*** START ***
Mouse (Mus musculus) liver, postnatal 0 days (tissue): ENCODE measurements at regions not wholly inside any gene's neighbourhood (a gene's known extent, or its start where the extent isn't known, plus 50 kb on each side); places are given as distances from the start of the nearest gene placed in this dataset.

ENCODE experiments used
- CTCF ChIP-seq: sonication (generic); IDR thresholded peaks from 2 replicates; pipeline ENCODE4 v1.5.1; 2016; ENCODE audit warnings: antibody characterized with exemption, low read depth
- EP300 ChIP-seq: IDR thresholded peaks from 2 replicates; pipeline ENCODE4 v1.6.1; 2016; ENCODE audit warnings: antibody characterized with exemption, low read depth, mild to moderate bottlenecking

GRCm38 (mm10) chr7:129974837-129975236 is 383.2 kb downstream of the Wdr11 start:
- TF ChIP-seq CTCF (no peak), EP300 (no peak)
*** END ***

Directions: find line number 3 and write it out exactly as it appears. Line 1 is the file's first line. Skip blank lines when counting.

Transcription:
- CTCF ChIP-seq: sonication (generic); IDR thresholded peaks from 2 replicates; pipeline ENCODE4 v1.5.1; 2016; ENCODE audit warnings: antibody characterized with exemption, low read depth